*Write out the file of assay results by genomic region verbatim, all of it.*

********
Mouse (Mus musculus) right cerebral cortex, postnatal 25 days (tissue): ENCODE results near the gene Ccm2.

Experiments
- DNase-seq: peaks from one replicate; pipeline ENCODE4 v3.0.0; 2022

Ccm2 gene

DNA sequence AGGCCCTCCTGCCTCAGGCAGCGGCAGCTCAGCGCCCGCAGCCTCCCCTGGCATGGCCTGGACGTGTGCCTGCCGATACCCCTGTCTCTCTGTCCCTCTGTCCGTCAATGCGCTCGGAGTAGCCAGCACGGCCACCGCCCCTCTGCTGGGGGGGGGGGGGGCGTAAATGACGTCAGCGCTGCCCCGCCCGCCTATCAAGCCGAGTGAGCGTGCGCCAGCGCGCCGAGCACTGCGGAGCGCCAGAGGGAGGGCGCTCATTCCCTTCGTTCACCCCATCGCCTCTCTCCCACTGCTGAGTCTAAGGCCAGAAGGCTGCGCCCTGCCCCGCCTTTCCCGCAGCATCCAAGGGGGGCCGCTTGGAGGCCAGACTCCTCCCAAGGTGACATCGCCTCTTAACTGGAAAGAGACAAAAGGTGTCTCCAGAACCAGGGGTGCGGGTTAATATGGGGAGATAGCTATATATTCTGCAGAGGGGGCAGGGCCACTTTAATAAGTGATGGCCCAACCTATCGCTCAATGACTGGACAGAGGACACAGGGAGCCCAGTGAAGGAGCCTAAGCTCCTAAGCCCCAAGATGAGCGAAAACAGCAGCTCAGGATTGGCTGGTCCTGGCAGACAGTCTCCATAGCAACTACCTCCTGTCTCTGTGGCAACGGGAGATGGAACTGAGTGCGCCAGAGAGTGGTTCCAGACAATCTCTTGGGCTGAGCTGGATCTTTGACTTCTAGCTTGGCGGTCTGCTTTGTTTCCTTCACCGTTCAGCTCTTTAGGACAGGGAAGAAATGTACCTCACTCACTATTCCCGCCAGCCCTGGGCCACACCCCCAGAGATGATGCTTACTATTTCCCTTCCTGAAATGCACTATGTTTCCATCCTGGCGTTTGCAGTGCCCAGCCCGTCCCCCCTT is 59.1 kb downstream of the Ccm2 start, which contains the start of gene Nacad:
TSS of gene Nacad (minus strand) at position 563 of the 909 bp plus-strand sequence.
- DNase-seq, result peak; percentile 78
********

Mouse (Mus musculus) right cerebral cortex, postnatal 25 days (tissue): ENCODE results near the gene Ccm2.

Experiments
- DNase-seq: peaks from one replicate; pipeline ENCODE4 v3.0.0; 2022

Ccm2 gene

DNA sequence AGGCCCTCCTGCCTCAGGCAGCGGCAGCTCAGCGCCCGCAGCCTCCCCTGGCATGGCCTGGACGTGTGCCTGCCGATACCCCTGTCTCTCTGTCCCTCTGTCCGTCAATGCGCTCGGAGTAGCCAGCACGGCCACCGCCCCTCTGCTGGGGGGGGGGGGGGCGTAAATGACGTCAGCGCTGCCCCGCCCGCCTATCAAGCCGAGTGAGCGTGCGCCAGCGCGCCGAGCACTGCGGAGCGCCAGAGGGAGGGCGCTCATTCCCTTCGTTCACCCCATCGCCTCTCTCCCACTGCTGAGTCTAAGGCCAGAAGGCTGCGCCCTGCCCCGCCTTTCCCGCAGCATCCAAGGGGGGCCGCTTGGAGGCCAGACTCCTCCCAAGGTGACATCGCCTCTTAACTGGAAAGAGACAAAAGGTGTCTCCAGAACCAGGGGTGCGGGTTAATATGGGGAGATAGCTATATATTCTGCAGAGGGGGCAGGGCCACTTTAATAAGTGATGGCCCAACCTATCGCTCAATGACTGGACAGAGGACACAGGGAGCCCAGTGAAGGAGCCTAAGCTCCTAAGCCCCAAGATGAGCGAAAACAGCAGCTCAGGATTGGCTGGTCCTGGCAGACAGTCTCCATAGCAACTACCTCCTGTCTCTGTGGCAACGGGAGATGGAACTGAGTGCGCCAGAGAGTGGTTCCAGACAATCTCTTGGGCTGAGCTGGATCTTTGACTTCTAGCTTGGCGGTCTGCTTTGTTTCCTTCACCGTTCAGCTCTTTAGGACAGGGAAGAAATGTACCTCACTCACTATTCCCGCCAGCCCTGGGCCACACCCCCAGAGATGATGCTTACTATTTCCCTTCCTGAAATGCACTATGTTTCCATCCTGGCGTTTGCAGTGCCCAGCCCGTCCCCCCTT is 59.1 kb downstream of the Ccm2 start, which contains the start of gene Nacad:
TSS of gene Nacad (minus strand) at position 563 of the 909 bp plus-strand sequence.
- DNase-seq, result peak; percentile 78